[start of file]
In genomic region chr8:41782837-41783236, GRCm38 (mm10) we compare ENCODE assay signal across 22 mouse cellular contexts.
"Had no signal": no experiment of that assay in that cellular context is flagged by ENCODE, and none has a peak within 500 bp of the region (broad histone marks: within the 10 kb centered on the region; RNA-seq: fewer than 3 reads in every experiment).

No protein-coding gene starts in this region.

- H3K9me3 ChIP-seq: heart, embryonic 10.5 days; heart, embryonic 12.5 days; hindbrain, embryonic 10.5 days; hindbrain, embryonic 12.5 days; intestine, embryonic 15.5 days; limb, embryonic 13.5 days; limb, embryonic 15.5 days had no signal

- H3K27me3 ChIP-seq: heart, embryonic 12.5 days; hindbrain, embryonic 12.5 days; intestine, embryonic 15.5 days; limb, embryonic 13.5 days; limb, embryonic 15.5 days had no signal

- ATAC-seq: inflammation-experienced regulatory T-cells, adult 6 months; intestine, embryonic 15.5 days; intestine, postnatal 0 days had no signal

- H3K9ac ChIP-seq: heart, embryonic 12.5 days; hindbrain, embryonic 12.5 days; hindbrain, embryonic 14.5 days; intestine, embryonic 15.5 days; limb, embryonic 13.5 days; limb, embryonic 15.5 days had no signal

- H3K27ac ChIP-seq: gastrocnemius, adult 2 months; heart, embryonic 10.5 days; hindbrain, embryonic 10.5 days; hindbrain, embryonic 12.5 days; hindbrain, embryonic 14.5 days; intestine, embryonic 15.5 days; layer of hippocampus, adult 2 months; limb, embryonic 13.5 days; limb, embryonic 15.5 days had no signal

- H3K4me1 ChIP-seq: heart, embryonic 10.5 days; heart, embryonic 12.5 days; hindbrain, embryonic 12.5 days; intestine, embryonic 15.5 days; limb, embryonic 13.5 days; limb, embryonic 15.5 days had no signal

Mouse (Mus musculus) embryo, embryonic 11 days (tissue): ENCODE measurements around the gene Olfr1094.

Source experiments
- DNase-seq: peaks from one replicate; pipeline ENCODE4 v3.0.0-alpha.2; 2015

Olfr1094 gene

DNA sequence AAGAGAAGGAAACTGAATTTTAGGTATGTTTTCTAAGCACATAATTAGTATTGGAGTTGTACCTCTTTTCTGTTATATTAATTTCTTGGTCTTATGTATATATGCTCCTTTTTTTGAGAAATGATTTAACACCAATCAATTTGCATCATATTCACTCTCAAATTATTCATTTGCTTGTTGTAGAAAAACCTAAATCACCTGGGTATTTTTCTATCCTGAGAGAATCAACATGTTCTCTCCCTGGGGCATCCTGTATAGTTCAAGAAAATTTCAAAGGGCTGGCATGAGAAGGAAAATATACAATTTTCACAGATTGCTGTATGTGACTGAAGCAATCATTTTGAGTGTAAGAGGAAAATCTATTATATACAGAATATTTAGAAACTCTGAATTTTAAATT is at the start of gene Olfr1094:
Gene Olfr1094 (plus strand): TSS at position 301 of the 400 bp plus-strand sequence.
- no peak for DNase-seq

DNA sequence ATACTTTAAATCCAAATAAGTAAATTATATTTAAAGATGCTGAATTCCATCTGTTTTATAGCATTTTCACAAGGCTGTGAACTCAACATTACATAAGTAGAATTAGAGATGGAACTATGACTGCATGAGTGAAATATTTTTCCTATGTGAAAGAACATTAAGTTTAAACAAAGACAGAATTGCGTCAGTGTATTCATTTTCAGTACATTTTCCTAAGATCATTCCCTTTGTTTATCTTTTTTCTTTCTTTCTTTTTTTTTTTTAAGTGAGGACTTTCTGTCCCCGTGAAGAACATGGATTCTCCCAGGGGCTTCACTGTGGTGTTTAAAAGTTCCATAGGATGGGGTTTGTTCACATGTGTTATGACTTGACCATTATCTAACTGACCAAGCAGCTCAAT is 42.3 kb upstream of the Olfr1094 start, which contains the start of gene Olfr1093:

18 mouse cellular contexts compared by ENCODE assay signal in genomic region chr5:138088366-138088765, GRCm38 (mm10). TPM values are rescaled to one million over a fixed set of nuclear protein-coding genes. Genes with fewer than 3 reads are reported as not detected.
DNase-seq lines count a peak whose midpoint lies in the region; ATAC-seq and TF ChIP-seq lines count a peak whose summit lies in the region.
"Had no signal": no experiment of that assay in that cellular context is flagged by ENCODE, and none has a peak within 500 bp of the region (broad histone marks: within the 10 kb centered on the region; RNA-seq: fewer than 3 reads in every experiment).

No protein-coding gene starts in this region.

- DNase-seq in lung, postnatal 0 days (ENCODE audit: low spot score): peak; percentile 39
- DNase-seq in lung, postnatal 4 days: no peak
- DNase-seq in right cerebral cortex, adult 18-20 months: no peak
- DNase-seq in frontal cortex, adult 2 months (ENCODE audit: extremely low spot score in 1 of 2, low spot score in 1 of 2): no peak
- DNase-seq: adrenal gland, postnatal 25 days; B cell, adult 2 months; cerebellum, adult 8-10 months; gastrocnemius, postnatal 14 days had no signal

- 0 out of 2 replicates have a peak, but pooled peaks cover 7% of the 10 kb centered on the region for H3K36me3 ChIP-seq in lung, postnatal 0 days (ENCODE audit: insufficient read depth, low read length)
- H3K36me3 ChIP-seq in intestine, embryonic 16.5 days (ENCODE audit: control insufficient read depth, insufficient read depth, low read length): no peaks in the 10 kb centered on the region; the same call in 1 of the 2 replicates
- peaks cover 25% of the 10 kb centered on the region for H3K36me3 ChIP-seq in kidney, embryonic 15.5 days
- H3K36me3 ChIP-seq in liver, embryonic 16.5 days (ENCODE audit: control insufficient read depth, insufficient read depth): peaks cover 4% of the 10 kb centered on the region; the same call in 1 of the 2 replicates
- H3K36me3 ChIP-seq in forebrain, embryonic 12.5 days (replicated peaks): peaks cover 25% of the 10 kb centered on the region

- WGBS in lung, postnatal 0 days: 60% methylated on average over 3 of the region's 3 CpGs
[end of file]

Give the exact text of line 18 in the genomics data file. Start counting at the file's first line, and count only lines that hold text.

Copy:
18 mouse cellular contexts compared by ENCODE assay signal in genomic region chr5:138088366-138088765, GRCm38 (mm10). TPM values are rescaled to one million over a fixed set of nuclear protein-coding genes. Genes with fewer than 3 reads are reported as not detected.